The right wing party (Partido Popular) and the Commission for Melilla (Comisión por Melilla) attempted to discredit the political adversary with several accusations days before the local and regional elections tooks place.
Popular Party members accused the Muslim leader of CoM, Mostafa Aberchán, for his religious fanaticism and for having a message of religious “rupture”. Afterwards Coalition for Melilla (CpM) accused PP to extend the idea of “fear of the Moor” and to propagate a message of confusion a few days before regional elections. After that a Luisa Al-lal a Muslim member of the Popular Party reported an attempt to buy their votes by Coalition for Melilla (CpM)
November 17, 2010
The celebration is a new official holiday in the autonomous cities of Ceuta and Melilla. This is celebrated also in the rest of Spain, but not as an official holiday on the Spanish calendar.
November 20, 2010
For the first time the autonomic city of Melilla will witness the celebration of the Mulud, the birth of the Prophet. The activities comprise the reading of the Koran, a lecture on the life of the Prophet and a concert by the Moroccan religious group “El Soufi”. The activities are sponsored by the Instituto de las Culturas (Consejería de Coordinación y Participación Social) and they are open to all the inhabitants of the city.
The Islamic Commission of Melilla (CIM) is made up of four different Islamic entities in the city. On 8th January the Muslim population of the city was called to vote in the election for the president of the CIM. Controversy has surrounded the process.
One of the Muslim associations that comprises the CIM has denounced the lack of transparency and the existence of serious irregularities in the democratic process of election. Now, the same association is demanding a new election on the basis that the first was not legitimate.
The Association for the Defense of Human Rights (ADPH) presented a formal complaint against the authors of racist graffiti at two mosques in Melilla. The association considers the act, which occurred on December 6, as an attack on free religious expression.
World Bulletin reports that Melilla, a Spanish enclave in Northern Morocco, has approved Eid el-Kebir an official public holiday. This is the first time a non-Catholic feast will officially be designated a public holiday since the Reconquista of 1492.
Melilla has about 40,000 Muslims, slightly more than half the population. To date the city had nine Catholic religious holidays, but no Muslim, according to El Pais. Melilla will officially celebrate the Eid on November 17, 2010.
The government of Melilla announced that in 2 years time, the Muslim religions celebration of Eid will be given official status in Melilla. This marks the first time that part of the territory of Spain will give official status to a non-Catholic religion celebration. It is expected that Cueta will also begin to officially recognize Eid shortly.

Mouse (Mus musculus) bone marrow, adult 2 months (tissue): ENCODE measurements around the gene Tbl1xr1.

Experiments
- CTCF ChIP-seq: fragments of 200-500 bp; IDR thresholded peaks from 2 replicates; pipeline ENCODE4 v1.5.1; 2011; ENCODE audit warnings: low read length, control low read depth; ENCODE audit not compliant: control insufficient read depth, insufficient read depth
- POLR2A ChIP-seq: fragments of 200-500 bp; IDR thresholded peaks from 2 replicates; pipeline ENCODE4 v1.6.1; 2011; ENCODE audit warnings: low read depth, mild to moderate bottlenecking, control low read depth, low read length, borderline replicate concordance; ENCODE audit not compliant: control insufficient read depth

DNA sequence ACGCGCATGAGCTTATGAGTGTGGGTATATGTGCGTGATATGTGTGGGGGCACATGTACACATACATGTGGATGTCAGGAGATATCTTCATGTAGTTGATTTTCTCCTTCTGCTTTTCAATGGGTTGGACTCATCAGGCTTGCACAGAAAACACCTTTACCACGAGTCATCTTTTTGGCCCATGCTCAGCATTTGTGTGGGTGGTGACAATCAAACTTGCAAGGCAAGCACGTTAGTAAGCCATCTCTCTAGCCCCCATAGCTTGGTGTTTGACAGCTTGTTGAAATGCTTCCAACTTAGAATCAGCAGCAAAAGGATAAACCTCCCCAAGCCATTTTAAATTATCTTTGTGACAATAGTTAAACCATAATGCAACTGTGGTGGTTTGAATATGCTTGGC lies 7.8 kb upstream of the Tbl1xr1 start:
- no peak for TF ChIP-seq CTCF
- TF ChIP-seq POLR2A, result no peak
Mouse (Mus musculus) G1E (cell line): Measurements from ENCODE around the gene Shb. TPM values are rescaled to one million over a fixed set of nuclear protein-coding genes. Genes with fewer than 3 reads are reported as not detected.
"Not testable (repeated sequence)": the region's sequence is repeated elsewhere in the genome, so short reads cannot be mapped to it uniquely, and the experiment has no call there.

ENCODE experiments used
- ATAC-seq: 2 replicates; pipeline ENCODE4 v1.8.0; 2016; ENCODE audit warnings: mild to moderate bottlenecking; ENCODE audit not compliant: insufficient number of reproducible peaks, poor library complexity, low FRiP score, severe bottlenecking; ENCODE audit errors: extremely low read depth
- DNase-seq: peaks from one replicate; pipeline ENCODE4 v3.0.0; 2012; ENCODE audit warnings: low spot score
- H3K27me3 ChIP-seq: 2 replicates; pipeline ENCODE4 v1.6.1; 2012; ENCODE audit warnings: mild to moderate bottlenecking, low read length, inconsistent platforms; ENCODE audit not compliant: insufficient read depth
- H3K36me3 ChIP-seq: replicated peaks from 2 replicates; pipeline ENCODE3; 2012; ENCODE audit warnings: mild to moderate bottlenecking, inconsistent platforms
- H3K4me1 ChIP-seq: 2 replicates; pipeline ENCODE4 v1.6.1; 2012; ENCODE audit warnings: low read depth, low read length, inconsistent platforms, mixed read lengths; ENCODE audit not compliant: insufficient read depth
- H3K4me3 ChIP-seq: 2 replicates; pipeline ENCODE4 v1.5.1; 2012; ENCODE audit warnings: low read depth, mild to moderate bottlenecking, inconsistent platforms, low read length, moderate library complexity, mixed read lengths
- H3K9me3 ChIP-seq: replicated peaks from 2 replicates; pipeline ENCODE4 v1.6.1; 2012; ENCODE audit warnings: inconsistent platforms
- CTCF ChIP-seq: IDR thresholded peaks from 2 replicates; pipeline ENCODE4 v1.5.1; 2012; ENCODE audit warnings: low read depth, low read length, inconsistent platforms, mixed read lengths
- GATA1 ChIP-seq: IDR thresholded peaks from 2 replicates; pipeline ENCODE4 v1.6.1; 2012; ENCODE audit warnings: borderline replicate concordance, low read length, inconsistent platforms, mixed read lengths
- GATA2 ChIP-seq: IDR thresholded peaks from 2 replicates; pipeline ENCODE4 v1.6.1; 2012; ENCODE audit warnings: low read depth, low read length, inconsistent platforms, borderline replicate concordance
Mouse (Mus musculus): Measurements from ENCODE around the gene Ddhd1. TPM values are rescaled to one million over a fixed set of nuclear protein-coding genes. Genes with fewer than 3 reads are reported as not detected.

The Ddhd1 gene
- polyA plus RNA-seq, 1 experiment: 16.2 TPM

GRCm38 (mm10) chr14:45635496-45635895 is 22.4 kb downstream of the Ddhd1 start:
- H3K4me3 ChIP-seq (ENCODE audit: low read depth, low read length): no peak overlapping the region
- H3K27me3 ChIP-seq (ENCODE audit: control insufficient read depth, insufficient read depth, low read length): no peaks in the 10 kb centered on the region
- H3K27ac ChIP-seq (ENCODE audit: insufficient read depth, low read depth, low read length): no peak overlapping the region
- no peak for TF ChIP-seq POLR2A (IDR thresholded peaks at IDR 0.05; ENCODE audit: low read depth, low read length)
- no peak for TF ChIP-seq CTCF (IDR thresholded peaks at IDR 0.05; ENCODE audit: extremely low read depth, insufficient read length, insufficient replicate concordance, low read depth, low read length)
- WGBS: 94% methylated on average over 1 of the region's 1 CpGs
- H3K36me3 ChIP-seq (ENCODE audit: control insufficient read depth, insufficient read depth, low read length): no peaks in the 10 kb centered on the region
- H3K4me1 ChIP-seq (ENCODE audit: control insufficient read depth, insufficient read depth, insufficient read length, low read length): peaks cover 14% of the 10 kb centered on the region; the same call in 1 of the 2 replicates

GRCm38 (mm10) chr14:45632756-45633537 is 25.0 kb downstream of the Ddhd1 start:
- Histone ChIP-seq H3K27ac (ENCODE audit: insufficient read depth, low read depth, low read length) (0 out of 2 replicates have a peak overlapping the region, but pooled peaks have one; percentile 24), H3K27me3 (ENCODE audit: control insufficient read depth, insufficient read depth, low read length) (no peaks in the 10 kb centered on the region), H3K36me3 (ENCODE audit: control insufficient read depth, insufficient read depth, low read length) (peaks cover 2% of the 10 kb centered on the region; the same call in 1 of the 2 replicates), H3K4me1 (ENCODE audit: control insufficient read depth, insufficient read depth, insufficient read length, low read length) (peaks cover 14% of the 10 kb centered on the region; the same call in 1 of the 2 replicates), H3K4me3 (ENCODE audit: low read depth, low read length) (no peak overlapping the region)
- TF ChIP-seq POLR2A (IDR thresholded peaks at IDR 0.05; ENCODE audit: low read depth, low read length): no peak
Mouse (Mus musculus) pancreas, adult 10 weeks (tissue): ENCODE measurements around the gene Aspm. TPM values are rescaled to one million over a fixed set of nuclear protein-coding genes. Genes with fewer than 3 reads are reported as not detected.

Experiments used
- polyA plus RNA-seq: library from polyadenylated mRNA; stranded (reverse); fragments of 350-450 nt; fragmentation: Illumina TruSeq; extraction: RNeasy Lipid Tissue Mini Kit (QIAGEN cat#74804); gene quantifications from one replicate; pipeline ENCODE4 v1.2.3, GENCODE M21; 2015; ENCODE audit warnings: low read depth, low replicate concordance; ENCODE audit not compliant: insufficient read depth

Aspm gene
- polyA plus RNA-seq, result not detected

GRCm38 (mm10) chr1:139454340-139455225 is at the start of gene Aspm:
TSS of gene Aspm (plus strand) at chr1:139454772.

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The Spanish Army is facing discrimination complaints coming from Muslims soldiers. Any soldiers that show sympathy or proximity with radicals or Islamists will be kept under close surveillance. Thirty percent of the 8,000 soldiers deployed in Ceuta and Melilla are Muslims; for most of them, being in the army it is a valid career path. General Luis Gómez-Hortiguela, ex-General Commander of Ceuta, has denied all accusations.
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Morocco has recalled its Ambassador to Italy, Tajeddine Baddou, to protest against the imprisonment of Moroccan senator Yahya Yahya in Rome. While details of Yahya’s arrest are unknown, reports claim that the senator was under the influence of alcohol, insulting police, and arguing with his wife. As a result, he was sentenced to 27 for breaching the peace and aggression against a public official. However, some have questioned these reports – including Italian MP Souad Sbai. Sbai stated that she believes the reports to be strange citing the unlikelihood that Yahya was drink, given religious prohibition of alcoholic beverages and the soon-to-begin month of Ramadan. Yahya holds Moroccan, Spanish, and Dutch citizenship – although in parliament, he represents Melilla – a city under Spanish control and claimed by Morocco. He was reportedly visiting Italy to do shopping.
Persons in Spanish occupied territories of Ceuta and Melilla in Morocco have declared themselves to be enemies of the Spanish state, asking for several demands, including mosques, schools, Islamic professors, and sovereignty of the population. More than 30,000 Muslims live in Ceuta, where they comprise almost half of the population in the Spanish enclave, similar to Melilla. In response to surfacing tensions, Spain first settled in Melilla in 1496 and Ceuta in 1580. Spanish Interior Minister Alfredo Perez Rabalcaca said on public television these two towns are Spanish, and Spanairds who live there want to see their king.